The Craziest ‘Climate Change’ Story Yet

( – A new study claims climate change will contribute to many additional home runs in Major League Baseball since the warmer temperatures help the ball travel further.

According to the study published in the Bulletin of the American Meteorological Society, major leaguers will hit “hundreds more” home runs by the year 2100 because of global warming.

The article by Dartmouth College researchers Christopher Callahan and Justin Mankin alleges that 500 additional four-baggers have been scored at MLB since 2010 due to climate change, CNN reports, as cited by The College Fix.

The study entitled “Global warming, home runs, and the future of America’s pastime” forecasts that the Earth’s warming will lead to “10% of all home runs” by the end of the century – unless climate change is mitigated.

The researchers explain the reason for their conclusion is basic physics. Since warm temperatures result in lower air density, “there’s more empty space” between molecules, and balls travel further when hit by a bat.

The study explored “more than 100,000 MLB games and 220,000 individual hits” associated with “unseasonably warm temperatures.”

The scholars discovered a “spike” in home runs in games that took place during the day with clear weather compared with baseball matches that were played at night and in domes.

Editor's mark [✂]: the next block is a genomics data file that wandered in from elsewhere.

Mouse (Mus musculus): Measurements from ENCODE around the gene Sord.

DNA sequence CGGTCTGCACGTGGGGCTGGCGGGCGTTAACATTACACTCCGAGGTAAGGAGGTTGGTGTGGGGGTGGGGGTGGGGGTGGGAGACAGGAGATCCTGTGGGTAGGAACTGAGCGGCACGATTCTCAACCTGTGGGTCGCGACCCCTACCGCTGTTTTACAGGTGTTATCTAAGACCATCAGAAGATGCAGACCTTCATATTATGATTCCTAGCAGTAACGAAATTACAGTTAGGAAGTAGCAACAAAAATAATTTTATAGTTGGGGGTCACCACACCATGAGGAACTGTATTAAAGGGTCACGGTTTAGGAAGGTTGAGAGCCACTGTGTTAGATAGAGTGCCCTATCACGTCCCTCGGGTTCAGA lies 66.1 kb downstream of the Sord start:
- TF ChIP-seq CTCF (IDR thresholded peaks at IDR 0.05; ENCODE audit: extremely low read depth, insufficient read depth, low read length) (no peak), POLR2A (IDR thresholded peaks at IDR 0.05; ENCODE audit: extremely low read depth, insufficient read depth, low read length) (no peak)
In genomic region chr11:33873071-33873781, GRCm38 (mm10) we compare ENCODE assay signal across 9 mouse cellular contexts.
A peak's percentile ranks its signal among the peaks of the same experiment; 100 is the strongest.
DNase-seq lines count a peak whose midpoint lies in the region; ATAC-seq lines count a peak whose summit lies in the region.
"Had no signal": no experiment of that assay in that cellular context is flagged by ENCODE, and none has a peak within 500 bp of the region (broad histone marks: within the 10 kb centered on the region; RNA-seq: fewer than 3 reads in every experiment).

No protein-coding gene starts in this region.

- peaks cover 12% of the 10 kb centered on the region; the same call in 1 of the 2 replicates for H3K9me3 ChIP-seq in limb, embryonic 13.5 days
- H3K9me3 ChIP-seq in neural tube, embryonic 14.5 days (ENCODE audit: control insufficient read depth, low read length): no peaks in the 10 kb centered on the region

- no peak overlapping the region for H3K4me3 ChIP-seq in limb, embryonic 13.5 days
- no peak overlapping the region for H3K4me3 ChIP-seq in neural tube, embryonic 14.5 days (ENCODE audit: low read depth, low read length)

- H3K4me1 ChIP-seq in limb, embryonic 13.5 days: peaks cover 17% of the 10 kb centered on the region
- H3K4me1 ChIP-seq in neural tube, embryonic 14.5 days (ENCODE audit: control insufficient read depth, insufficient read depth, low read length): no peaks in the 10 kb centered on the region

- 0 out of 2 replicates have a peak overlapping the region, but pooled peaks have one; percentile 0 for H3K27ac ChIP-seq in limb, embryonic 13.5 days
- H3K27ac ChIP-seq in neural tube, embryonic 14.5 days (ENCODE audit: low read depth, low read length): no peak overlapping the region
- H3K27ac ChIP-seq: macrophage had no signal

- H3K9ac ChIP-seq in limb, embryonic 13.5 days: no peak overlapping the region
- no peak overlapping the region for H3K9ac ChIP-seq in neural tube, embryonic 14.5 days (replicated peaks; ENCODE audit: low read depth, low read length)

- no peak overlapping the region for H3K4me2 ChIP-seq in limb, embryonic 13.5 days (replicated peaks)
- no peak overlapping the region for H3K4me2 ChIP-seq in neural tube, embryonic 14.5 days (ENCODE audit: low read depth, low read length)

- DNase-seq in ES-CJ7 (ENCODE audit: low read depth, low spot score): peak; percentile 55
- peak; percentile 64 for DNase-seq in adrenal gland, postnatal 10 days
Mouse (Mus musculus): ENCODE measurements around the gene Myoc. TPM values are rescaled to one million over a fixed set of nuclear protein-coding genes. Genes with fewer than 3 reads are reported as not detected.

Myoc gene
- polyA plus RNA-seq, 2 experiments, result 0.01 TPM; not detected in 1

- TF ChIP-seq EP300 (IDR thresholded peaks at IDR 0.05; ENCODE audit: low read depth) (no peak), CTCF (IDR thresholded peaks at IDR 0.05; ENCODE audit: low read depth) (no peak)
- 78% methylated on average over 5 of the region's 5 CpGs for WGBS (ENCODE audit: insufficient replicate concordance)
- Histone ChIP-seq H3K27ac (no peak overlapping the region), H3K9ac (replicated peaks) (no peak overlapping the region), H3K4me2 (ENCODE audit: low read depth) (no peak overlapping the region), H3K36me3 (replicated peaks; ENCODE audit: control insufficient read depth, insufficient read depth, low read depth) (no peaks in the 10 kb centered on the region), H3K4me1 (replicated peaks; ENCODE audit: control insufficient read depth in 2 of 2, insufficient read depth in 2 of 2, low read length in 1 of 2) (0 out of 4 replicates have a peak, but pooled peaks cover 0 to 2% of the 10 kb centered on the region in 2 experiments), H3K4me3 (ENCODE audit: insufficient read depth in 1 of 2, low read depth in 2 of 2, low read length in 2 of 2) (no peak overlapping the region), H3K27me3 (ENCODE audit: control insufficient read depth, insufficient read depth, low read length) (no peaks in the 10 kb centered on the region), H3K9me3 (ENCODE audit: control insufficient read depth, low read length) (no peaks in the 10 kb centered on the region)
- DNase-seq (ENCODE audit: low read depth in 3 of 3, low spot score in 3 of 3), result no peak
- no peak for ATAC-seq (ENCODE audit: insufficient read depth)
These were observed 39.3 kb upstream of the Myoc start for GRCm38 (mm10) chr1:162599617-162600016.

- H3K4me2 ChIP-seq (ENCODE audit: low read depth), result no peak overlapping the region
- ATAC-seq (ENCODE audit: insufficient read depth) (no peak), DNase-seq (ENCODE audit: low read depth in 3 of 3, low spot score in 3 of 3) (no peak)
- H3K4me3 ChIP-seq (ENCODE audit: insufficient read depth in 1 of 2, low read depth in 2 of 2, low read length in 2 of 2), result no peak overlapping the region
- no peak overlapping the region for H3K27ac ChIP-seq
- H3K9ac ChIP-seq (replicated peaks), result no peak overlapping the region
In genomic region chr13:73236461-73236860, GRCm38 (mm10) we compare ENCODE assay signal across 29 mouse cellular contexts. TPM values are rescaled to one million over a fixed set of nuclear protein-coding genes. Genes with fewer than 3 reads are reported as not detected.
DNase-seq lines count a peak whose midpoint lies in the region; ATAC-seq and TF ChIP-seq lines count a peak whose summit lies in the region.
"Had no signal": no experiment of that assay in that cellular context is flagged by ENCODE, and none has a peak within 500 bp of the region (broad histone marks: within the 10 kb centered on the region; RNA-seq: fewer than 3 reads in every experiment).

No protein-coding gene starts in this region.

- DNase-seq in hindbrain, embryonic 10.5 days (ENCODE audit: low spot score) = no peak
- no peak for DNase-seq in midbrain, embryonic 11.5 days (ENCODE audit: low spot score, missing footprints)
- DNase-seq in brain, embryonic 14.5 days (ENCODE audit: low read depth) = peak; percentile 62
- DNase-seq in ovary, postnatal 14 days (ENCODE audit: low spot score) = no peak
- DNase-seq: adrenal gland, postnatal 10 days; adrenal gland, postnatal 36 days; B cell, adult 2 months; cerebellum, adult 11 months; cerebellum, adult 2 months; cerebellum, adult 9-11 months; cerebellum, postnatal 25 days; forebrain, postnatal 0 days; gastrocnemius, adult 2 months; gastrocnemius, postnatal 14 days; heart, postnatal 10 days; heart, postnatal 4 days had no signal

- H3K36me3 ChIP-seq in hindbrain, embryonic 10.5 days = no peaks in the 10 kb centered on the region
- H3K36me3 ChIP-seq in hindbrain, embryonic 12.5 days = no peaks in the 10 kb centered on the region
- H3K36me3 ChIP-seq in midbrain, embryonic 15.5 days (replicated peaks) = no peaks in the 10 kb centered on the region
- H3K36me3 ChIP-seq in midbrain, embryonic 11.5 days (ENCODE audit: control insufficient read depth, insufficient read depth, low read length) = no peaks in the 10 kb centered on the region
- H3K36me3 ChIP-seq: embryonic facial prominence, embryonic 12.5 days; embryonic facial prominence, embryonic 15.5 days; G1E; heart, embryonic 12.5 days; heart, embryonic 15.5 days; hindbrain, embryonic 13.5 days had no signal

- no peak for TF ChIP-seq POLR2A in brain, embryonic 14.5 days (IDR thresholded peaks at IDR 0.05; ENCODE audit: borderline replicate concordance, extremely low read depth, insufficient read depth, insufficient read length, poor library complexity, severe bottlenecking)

According to Callahan and Mankin, their conclusions about climate change’s effects on home runs present “evidence to advocate for climate solutions”:

“Global warming is already affecting gameplay for professional baseball. And that’s just going to continue in the future and that effect will get stronger,” Mankin told CNN.

“A billion-dollar organization can also start to put its mic towards advocating for mitigation measures. And I think that’s really important – a powerful sports organization coming out and saying, ‘Hey, this is affecting one of the most important cultural touchstones in America,'” he argued.

According to Callahan, MLB could change two things in the near term to reduce the alleged consequences of global warming on home runs – namely, switching to more domed stadiums and scheduling more night matches.

The report notes that Major League Baseball may have little incentive to take any measures since its game attendance has declined since 2012. This year, the organization has already made significant changes, such as a pitch clock to make games more fun for fans.

It is noted that home runs make up a “huge part of that enjoyment.” The report refers to the MLB’s Steroid Era with the “1998 Mark McGwire-Sammy Sosa home run battle and Barry Bonds’ HR record-setting (73) 2001 season.”

The period restored the league’s stadium attendance after the 1994 strike – despite its “ethical issues.”

MLB refused to comment on the study claiming that a warmer climate means more home runs. Instead, it noted its environmental sustainability efforts, such as the “Green Glove Award” for the team with the highest recycling rate.